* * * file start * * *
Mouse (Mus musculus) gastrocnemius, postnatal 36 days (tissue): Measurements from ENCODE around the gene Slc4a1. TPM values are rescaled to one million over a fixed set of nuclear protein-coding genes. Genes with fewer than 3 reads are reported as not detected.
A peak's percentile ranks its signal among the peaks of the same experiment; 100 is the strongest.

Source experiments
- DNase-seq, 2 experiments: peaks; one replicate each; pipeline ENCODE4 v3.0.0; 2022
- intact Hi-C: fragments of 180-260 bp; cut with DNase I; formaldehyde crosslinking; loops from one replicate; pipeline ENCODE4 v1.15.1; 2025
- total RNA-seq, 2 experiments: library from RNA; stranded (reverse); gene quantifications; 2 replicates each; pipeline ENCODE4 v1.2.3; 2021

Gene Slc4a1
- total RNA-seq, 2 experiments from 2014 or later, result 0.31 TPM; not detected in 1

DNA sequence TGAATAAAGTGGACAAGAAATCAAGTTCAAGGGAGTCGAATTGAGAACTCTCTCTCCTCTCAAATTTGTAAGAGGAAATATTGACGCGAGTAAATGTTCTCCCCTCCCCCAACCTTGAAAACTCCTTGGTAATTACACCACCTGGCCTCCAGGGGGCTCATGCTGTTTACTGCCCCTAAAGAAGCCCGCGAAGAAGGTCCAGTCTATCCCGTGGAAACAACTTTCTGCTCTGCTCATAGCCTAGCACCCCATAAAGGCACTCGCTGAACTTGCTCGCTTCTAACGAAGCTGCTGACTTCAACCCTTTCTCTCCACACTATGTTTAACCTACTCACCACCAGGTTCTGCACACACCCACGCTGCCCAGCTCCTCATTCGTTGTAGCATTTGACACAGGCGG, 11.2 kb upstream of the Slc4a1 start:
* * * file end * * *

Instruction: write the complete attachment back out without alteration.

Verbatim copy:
Mouse (Mus musculus) gastrocnemius, postnatal 36 days (tissue): Measurements from ENCODE around the gene Slc4a1. TPM values are rescaled to one million over a fixed set of nuclear protein-coding genes. Genes with fewer than 3 reads are reported as not detected.
A peak's percentile ranks its signal among the peaks of the same experiment; 100 is the strongest.

Source experiments
- DNase-seq, 2 experiments: peaks; one replicate each; pipeline ENCODE4 v3.0.0; 2022
- intact Hi-C: fragments of 180-260 bp; cut with DNase I; formaldehyde crosslinking; loops from one replicate; pipeline ENCODE4 v1.15.1; 2025
- total RNA-seq, 2 experiments: library from RNA; stranded (reverse); gene quantifications; 2 replicates each; pipeline ENCODE4 v1.2.3; 2021

Gene Slc4a1
- total RNA-seq, 2 experiments from 2014 or later, result 0.31 TPM; not detected in 1

DNA sequence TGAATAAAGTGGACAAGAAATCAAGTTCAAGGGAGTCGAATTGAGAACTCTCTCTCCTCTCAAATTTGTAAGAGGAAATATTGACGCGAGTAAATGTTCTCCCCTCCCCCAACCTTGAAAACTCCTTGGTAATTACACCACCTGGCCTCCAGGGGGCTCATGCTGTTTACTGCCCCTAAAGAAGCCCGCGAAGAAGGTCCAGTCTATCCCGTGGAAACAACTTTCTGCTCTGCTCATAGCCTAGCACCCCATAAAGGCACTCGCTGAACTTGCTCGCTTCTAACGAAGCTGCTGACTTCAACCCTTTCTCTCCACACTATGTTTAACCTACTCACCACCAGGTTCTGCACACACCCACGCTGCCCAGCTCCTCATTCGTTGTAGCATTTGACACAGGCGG, 11.2 kb upstream of the Slc4a1 start: